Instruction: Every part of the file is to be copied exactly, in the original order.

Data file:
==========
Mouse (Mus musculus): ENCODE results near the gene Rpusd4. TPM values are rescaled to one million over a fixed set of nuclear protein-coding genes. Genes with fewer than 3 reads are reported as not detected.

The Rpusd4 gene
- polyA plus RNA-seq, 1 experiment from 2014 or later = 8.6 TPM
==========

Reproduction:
Mouse (Mus musculus): ENCODE results near the gene Rpusd4. TPM values are rescaled to one million over a fixed set of nuclear protein-coding genes. Genes with fewer than 3 reads are reported as not detected.

The Rpusd4 gene
- polyA plus RNA-seq, 1 experiment from 2014 or later = 8.6 TPM